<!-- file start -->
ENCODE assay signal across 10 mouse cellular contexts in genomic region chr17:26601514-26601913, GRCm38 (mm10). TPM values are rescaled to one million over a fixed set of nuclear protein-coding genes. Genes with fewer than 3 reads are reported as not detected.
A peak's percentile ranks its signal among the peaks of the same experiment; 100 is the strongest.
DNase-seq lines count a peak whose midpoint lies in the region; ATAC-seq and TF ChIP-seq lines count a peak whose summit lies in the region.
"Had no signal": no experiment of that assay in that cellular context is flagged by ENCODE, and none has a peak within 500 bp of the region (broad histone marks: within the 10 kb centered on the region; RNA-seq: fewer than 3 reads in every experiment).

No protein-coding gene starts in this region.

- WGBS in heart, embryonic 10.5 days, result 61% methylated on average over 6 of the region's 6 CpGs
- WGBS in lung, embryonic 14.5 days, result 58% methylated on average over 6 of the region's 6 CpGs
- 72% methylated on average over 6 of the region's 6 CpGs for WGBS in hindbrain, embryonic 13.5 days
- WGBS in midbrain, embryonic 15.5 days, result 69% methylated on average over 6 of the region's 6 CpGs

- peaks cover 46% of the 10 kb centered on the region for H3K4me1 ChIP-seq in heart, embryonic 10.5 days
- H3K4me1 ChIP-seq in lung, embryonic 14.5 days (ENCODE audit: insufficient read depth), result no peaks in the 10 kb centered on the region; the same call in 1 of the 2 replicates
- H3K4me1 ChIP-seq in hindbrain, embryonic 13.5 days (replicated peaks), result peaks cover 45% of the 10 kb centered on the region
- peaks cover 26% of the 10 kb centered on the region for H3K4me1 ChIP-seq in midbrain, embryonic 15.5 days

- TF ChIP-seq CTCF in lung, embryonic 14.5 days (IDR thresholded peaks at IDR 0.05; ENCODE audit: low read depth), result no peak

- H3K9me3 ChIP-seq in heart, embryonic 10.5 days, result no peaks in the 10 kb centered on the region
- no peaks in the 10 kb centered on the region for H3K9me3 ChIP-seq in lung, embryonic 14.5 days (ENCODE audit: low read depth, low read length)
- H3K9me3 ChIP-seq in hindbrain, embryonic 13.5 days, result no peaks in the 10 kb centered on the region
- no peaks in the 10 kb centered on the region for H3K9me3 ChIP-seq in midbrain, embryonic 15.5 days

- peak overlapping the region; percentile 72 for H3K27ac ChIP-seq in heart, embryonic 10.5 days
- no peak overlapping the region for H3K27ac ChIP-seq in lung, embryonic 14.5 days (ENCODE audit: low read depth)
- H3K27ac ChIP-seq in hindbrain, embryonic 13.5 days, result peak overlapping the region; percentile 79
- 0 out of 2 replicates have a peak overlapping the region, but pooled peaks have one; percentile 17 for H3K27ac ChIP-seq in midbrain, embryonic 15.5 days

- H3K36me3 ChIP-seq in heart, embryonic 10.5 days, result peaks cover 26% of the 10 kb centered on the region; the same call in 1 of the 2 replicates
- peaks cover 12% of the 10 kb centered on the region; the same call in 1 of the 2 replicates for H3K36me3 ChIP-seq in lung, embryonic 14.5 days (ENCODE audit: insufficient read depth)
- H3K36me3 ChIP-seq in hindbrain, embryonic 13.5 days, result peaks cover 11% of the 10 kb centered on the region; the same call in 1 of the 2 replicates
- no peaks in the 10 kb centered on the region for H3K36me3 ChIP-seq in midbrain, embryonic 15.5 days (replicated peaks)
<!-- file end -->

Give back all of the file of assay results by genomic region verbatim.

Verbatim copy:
ENCODE assay signal across 10 mouse cellular contexts in genomic region chr17:26601514-26601913, GRCm38 (mm10). TPM values are rescaled to one million over a fixed set of nuclear protein-coding genes. Genes with fewer than 3 reads are reported as not detected.
A peak's percentile ranks its signal among the peaks of the same experiment; 100 is the strongest.
DNase-seq lines count a peak whose midpoint lies in the region; ATAC-seq and TF ChIP-seq lines count a peak whose summit lies in the region.
"Had no signal": no experiment of that assay in that cellular context is flagged by ENCODE, and none has a peak within 500 bp of the region (broad histone marks: within the 10 kb centered on the region; RNA-seq: fewer than 3 reads in every experiment).

No protein-coding gene starts in this region.

- WGBS in heart, embryonic 10.5 days, result 61% methylated on average over 6 of the region's 6 CpGs
- WGBS in lung, embryonic 14.5 days, result 58% methylated on average over 6 of the region's 6 CpGs
- 72% methylated on average over 6 of the region's 6 CpGs for WGBS in hindbrain, embryonic 13.5 days
- WGBS in midbrain, embryonic 15.5 days, result 69% methylated on average over 6 of the region's 6 CpGs

- peaks cover 46% of the 10 kb centered on the region for H3K4me1 ChIP-seq in heart, embryonic 10.5 days
- H3K4me1 ChIP-seq in lung, embryonic 14.5 days (ENCODE audit: insufficient read depth), result no peaks in the 10 kb centered on the region; the same call in 1 of the 2 replicates
- H3K4me1 ChIP-seq in hindbrain, embryonic 13.5 days (replicated peaks), result peaks cover 45% of the 10 kb centered on the region
- peaks cover 26% of the 10 kb centered on the region for H3K4me1 ChIP-seq in midbrain, embryonic 15.5 days

- TF ChIP-seq CTCF in lung, embryonic 14.5 days (IDR thresholded peaks at IDR 0.05; ENCODE audit: low read depth), result no peak

- H3K9me3 ChIP-seq in heart, embryonic 10.5 days, result no peaks in the 10 kb centered on the region
- no peaks in the 10 kb centered on the region for H3K9me3 ChIP-seq in lung, embryonic 14.5 days (ENCODE audit: low read depth, low read length)
- H3K9me3 ChIP-seq in hindbrain, embryonic 13.5 days, result no peaks in the 10 kb centered on the region
- no peaks in the 10 kb centered on the region for H3K9me3 ChIP-seq in midbrain, embryonic 15.5 days

- peak overlapping the region; percentile 72 for H3K27ac ChIP-seq in heart, embryonic 10.5 days
- no peak overlapping the region for H3K27ac ChIP-seq in lung, embryonic 14.5 days (ENCODE audit: low read depth)
- H3K27ac ChIP-seq in hindbrain, embryonic 13.5 days, result peak overlapping the region; percentile 79
- 0 out of 2 replicates have a peak overlapping the region, but pooled peaks have one; percentile 17 for H3K27ac ChIP-seq in midbrain, embryonic 15.5 days

- H3K36me3 ChIP-seq in heart, embryonic 10.5 days, result peaks cover 26% of the 10 kb centered on the region; the same call in 1 of the 2 replicates
- peaks cover 12% of the 10 kb centered on the region; the same call in 1 of the 2 replicates for H3K36me3 ChIP-seq in lung, embryonic 14.5 days (ENCODE audit: insufficient read depth)
- H3K36me3 ChIP-seq in hindbrain, embryonic 13.5 days, result peaks cover 11% of the 10 kb centered on the region; the same call in 1 of the 2 replicates
- no peaks in the 10 kb centered on the region for H3K36me3 ChIP-seq in midbrain, embryonic 15.5 days (replicated peaks)